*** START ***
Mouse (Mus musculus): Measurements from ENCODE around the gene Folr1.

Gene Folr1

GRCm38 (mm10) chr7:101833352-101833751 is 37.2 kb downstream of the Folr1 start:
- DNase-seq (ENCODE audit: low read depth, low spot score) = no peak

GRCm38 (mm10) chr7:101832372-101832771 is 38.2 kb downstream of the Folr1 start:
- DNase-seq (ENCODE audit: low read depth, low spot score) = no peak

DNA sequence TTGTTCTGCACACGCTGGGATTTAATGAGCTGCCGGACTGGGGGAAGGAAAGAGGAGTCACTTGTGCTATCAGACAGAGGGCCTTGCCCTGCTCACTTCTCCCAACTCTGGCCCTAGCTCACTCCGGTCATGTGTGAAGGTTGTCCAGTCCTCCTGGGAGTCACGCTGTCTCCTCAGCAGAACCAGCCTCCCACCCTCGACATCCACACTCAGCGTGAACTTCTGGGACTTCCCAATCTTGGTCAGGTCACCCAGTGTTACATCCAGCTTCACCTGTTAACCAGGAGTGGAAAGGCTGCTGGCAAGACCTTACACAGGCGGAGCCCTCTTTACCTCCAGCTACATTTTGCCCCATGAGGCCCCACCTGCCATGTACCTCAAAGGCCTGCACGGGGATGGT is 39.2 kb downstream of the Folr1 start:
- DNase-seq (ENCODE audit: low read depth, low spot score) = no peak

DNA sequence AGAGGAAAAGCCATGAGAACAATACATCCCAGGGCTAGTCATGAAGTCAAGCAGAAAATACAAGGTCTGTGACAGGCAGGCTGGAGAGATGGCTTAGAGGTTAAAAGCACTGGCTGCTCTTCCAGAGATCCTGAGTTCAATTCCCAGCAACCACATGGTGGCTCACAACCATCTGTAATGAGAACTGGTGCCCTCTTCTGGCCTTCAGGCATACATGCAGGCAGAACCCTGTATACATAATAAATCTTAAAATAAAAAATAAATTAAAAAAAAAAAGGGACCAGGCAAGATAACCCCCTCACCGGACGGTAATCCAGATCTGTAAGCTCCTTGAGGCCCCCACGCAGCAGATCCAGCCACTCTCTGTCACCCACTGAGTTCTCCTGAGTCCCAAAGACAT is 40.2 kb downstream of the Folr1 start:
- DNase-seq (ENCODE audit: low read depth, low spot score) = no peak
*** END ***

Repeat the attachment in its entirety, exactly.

Mouse (Mus musculus): Measurements from ENCODE around the gene Folr1.

Gene Folr1

GRCm38 (mm10) chr7:101833352-101833751 is 37.2 kb downstream of the Folr1 start:
- DNase-seq (ENCODE audit: low read depth, low spot score) = no peak

GRCm38 (mm10) chr7:101832372-101832771 is 38.2 kb downstream of the Folr1 start:
- DNase-seq (ENCODE audit: low read depth, low spot score) = no peak

DNA sequence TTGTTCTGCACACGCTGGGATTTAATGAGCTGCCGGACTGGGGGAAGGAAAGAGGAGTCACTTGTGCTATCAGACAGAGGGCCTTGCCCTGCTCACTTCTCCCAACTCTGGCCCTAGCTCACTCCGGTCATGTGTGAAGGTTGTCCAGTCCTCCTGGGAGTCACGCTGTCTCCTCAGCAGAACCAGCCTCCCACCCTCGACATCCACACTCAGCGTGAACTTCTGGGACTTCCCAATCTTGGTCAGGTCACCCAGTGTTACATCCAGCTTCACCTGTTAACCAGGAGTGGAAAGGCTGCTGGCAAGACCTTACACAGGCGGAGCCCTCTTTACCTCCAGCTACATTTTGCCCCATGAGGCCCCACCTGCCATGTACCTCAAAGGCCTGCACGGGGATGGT is 39.2 kb downstream of the Folr1 start:
- DNase-seq (ENCODE audit: low read depth, low spot score) = no peak

DNA sequence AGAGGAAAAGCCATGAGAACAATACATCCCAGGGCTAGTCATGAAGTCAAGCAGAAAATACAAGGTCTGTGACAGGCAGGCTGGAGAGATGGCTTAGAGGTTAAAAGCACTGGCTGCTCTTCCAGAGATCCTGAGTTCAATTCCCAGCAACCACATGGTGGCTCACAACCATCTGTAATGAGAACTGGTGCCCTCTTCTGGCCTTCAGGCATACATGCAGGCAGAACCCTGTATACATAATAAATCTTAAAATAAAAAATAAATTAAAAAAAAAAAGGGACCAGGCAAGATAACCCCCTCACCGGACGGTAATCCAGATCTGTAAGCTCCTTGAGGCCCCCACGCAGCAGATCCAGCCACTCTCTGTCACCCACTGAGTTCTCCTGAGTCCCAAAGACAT is 40.2 kb downstream of the Folr1 start:
- DNase-seq (ENCODE audit: low read depth, low spot score) = no peak